Metastability transition in genome evolution and population structure of bacterial species
Purushottam Dixit (Columbia University, US)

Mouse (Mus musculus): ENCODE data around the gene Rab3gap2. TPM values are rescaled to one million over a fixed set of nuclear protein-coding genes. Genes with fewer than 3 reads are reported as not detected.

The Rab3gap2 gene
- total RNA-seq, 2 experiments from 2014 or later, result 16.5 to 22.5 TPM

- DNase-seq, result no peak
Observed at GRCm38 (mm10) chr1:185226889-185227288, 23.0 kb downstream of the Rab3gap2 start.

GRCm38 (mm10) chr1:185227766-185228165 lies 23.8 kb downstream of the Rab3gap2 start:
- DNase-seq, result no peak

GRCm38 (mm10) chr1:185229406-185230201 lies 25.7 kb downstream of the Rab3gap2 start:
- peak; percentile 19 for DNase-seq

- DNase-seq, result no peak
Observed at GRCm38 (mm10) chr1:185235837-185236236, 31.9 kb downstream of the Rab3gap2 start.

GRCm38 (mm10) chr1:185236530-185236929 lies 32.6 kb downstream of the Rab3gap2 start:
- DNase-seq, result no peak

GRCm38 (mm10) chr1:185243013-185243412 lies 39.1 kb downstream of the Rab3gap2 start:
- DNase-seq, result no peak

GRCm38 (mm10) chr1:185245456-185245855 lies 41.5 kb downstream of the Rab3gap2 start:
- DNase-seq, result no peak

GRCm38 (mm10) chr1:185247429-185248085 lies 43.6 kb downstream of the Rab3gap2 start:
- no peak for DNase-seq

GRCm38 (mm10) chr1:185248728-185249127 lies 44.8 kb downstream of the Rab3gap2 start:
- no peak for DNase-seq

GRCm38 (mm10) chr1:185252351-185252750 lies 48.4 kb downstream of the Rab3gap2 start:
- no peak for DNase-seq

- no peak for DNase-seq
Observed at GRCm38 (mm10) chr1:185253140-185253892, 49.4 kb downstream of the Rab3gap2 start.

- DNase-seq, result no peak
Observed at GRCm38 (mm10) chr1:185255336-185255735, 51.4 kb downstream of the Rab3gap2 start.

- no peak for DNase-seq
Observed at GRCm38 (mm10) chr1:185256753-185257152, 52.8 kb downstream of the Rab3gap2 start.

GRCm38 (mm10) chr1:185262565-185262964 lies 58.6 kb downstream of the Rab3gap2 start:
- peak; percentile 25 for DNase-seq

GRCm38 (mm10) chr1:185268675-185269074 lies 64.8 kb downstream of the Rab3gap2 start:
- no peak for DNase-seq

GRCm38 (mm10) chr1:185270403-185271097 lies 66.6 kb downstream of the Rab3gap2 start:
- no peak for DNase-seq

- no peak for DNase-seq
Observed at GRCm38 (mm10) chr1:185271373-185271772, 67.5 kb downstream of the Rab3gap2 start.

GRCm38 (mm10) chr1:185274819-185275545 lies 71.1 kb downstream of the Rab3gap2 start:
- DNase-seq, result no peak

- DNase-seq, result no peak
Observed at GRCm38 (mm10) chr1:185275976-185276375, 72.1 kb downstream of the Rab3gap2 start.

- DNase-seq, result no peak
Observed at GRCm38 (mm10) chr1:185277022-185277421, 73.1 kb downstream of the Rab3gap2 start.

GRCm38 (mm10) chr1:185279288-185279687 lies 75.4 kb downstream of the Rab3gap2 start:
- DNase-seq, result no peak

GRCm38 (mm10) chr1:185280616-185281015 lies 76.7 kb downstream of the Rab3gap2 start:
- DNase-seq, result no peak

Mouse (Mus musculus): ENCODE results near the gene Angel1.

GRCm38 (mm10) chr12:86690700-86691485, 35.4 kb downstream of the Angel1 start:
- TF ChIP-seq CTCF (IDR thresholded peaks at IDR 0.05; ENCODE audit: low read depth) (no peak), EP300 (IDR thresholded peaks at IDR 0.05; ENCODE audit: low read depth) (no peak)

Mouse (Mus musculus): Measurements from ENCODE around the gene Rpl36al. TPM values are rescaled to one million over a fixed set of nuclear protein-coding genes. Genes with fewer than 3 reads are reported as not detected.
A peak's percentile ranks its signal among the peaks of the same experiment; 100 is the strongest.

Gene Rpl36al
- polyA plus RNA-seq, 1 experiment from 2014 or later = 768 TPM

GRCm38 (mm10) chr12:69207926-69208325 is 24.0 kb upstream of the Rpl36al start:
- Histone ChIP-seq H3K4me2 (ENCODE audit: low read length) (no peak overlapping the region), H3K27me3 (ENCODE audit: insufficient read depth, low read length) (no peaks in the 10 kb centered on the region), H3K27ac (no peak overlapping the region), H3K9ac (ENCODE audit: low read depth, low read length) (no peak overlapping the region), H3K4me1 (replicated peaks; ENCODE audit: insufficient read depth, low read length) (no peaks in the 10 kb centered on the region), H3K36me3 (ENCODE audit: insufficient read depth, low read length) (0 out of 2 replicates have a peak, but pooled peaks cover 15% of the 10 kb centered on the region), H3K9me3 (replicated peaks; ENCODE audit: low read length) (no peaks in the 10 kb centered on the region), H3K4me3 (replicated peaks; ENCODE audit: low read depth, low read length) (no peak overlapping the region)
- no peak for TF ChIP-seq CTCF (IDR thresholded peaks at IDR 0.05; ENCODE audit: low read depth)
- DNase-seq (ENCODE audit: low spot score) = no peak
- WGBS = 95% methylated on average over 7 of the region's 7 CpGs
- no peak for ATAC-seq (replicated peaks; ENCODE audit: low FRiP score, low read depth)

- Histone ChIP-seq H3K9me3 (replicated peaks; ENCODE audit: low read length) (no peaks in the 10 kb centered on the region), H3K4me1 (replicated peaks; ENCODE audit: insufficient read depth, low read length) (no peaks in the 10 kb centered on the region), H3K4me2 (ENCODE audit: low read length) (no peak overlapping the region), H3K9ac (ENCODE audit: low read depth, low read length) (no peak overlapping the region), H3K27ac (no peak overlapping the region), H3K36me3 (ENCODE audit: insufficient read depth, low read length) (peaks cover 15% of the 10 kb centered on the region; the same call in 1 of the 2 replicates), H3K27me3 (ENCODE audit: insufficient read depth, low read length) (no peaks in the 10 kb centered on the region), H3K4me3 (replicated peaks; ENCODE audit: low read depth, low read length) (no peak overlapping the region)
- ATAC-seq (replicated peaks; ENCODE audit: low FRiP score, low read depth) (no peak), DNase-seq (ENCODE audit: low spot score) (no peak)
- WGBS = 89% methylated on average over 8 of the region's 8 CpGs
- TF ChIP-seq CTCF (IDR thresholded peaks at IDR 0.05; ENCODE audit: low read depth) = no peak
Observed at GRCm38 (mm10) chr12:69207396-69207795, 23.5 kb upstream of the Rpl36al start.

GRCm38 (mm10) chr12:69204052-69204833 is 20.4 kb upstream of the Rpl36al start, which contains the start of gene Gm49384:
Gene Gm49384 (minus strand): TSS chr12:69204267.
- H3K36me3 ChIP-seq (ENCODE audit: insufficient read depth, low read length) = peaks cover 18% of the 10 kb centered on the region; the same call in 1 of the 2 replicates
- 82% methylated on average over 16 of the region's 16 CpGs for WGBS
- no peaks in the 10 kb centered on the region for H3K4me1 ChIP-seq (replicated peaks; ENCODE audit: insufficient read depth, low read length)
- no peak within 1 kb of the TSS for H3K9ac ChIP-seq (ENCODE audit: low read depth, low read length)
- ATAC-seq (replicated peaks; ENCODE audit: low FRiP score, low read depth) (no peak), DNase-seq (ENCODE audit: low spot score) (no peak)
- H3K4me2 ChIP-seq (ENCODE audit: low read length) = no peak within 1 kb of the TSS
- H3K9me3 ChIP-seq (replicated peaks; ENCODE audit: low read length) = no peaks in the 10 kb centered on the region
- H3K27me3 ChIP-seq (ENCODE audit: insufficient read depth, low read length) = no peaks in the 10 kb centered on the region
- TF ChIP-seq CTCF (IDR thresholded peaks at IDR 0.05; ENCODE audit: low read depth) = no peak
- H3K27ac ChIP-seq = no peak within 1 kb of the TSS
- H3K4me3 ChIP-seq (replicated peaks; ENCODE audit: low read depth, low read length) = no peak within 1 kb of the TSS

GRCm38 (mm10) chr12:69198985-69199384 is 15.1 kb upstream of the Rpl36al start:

Two processes govern diversification of bacterial genomes. While point mutations always increase population diversity, horizontal gene transfers act as a cohesive force at the population level. Currently, a detailed quantitative understanding of how these two opposing forces shape bacterial evolution at the level of individual genes, genomes, and populations is lacking. In a theoretical model, we identify two qualitatively distinct phases in the dynamics of genome evolution, characterized by the second eigenvalue of the Markov process describing evolution. In the divergent phase the cohesion due to recombination is not sufficient to overcome mutational drift. As a consequence both individual genes and the entire genomes within the same species keep diverging from each other in the course of evolution. At the population level, transient clusters of sub-populations are continuously formed and dissolved. In contrast, in the metastable phase, the recombination has the upper hand. In this phase, genomes of descendants of a pair of sister cells remain close to each other for long periods of time but eventually escape the pull of recombination and diverge indefinitely. The population of the entire species remains genetically cohesive and stable over time and does not fragment into sexually isolated sub-populations. Real bacterial examples are discussed as well.